A History of Decision Tables
Presenting decision procedures in a tabular form goes back at least to ancient Babylon, where the rules for performing multiplication of cuneiform numerals were baked in clay tablets for students. Tables are a quick and easy way for a human being to read, understand and execute a complex procedure.
Tabular forms for computer programming dates back to the late 1950’s when General Electric, the Sutherland Corporation, and the United States Air Force worked on a complex file maintenance project. Attempts at using flowcharts and traditional narratives failed to define the problem after more than six labor-years of effort. This was typical of most large projects at that time. Then, in 1958 four analysts using decision tables successfully defined the problem in less than four weeks. When the right tool was used the problem was solved almost immediately.
The Sutherland Corporation also used these tables for program specifications, leaving it to the programmers to translate the tables into code by hand. General Electric, realizing that flowcharts and narratives were completely inadequate for complex logic, then automated the method to directly generate source code from the tables.
Automating the tables also formalized the method and made programs to handle them available. The use of tables for code generation became popular in the early 1960’s and most of the research on optimal code generation algorithms was done then. The name Decision Tables quickly became the standard term for the method. The Canadian Standards Association issued a formal standard for decision tables in 1970 (Decision Tables, CSA Standard Z243.1-1970), which can be obtained through the American National Standards Institute (ANSI) in the United States.
Decision tables did not reach widespread use for several reasons. The early decision table software was written for mainframe computers and required a large amount of main storage. Programmers and analysts simply did not get computer time to do development work. The early decision table programs were written in either mainframe assembly languages or COBOL, so they could not easily be rewritten to run on early minicomputers (or later, to the first personal computers), even if the machines had had the required storage available at that time. The user interface was usually punch cards, keyed from printed forms and submitted as a batch job. The lack of interactive video terminals was also a major reason that there were no mainframe word processors or spreadsheets back then, too.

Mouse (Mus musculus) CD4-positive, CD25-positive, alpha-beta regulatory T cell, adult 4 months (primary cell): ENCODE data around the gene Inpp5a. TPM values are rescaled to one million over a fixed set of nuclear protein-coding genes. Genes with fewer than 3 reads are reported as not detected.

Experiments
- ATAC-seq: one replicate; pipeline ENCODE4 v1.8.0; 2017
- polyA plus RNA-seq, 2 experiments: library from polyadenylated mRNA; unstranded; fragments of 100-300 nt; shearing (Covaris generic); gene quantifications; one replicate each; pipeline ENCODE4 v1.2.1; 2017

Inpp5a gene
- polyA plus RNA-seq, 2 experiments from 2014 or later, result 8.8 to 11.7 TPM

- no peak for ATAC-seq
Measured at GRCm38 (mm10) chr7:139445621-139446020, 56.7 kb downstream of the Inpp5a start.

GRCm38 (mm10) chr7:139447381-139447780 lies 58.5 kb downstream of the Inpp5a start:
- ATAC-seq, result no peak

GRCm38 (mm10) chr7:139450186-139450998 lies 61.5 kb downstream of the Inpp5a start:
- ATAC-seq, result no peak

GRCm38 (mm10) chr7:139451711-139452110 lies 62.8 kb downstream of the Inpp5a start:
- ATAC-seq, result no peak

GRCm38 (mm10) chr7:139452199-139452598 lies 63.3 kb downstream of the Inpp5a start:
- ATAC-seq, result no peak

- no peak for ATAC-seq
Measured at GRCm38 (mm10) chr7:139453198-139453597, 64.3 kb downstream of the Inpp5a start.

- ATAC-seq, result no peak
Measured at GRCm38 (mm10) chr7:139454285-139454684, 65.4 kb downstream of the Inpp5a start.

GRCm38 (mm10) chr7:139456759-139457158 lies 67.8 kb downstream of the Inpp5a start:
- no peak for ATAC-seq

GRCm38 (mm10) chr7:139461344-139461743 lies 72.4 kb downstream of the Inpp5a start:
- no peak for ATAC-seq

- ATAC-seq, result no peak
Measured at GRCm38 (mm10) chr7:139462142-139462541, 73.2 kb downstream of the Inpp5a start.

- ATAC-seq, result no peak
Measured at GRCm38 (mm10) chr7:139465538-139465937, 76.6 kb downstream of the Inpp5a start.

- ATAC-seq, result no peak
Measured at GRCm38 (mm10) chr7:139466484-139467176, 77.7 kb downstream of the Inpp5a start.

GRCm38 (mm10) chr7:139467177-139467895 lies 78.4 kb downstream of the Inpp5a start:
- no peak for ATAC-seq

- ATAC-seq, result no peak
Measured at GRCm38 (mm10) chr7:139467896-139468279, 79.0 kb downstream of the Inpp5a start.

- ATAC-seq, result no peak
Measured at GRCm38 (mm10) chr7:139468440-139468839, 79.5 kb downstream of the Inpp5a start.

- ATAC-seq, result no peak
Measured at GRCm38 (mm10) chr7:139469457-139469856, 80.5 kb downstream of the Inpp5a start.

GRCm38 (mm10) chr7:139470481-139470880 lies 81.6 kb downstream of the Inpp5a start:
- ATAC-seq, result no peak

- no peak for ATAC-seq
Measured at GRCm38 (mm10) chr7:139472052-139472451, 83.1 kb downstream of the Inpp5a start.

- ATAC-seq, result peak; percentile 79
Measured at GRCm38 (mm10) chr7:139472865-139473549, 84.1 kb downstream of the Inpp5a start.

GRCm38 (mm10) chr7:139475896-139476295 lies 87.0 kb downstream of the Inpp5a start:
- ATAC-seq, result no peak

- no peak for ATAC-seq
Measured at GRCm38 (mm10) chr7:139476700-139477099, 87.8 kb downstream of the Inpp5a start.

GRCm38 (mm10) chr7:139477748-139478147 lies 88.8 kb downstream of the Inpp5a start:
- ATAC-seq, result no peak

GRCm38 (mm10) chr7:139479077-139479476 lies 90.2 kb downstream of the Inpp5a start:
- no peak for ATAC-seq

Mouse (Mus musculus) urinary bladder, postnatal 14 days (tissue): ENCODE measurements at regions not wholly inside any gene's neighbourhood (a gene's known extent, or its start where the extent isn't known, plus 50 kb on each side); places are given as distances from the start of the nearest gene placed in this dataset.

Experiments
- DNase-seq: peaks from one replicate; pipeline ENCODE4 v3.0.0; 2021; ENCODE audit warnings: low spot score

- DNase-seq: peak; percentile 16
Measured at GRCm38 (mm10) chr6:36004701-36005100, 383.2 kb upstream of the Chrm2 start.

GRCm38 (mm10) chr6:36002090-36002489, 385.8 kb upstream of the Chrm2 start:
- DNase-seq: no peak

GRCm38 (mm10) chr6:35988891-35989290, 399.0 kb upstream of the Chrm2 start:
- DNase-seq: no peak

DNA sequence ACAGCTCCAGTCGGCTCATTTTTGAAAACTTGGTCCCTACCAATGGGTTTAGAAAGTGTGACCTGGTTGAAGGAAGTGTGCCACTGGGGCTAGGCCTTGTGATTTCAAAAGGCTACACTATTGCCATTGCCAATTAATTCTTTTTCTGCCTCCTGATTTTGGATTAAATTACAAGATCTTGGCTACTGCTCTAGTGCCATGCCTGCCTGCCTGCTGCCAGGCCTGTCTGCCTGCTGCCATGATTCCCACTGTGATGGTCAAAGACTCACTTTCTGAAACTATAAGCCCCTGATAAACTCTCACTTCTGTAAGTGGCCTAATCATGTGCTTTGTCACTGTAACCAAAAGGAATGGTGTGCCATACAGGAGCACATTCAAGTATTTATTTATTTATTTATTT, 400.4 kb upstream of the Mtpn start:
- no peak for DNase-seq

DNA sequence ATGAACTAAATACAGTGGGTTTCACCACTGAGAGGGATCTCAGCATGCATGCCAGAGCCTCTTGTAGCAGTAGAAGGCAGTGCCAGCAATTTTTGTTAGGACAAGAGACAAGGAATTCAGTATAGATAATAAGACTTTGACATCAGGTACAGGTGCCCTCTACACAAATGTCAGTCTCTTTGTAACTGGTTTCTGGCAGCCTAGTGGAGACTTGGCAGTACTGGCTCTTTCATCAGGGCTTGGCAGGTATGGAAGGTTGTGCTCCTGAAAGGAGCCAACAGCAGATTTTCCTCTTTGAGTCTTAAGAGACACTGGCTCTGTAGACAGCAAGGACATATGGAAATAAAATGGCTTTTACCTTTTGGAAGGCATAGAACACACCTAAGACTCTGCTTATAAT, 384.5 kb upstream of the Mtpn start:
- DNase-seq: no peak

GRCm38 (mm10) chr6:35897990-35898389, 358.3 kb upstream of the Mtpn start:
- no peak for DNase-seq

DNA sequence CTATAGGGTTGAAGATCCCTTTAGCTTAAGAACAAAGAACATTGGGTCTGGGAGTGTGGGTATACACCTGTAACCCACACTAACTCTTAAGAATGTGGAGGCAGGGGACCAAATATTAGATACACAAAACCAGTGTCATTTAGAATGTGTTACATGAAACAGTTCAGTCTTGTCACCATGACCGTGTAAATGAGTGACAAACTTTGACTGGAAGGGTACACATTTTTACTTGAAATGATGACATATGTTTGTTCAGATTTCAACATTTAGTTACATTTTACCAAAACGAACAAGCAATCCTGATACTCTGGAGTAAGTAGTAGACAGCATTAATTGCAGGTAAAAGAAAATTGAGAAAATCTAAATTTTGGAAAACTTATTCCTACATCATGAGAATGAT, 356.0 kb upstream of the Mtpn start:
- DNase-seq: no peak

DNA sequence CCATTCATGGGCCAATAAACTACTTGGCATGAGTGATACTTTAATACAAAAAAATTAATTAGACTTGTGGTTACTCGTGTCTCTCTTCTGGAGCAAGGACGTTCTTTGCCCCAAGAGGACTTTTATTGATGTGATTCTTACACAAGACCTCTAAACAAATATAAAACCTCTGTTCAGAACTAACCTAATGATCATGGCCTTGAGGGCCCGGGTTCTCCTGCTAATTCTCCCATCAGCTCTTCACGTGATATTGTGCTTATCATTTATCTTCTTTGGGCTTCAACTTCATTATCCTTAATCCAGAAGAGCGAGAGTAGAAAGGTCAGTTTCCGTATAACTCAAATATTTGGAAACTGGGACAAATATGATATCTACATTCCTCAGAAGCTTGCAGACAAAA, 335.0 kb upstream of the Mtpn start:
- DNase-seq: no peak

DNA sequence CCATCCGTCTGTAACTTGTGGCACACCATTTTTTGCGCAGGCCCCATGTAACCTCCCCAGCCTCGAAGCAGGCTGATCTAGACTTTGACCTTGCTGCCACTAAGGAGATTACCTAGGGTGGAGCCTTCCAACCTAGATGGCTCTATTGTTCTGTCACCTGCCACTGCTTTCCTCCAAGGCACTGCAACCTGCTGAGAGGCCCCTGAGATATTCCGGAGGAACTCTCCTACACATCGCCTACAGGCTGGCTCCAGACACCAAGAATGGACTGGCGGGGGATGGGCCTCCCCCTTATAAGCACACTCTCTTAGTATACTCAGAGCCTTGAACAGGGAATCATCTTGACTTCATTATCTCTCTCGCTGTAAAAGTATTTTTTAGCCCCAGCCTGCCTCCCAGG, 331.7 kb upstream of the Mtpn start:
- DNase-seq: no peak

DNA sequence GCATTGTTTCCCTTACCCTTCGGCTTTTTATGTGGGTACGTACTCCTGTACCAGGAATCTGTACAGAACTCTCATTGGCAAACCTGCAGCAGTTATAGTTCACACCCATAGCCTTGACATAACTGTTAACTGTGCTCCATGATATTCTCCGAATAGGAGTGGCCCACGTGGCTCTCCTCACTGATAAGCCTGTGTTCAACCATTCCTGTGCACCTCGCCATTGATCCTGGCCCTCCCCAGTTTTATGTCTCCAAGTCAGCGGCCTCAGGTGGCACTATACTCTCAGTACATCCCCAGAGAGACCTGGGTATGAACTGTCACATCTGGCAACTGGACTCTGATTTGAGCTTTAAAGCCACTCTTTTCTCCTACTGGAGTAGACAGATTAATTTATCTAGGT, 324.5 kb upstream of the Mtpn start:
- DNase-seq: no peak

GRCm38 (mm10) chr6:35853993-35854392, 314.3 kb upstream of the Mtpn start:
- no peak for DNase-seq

As you can imagine, it was very costly to run these early mainframe decision table packages, both in terms of programmer and computer time. Computing a decision table by hand is difficult work, much like trying to use a quill pen and ledger for corporate accounting. The result was that most programmers never worked with decision tables or decision table software unless they were developing mission critical systems for certain government agencies or the military.
But once again times have changed and decision tables have now evolved into logic processing, just as manual typing evolved into word processing. The changes in the environment which made this possible came in the form of better hardware, better software and better programming practices. Minicomputers, workstations and personal computers became big enough, fast enough and cheap enough to support applications which had formerly been done only on mainframes.
Interactive video terminals with good user interfaces replaced punch cards for input. Software for personal computers also became more powerful, so it became reasonable to develop serious applications on small machines. The small computer user changed from a hobbyist to a serious developer. Finally, structured analysis and design became popular, and developers began to focus on the underlying methodologies of creating quality software. These methods are all driven by finding correct program logic, with the assertion that it is possible to formally prove the correctness of a program.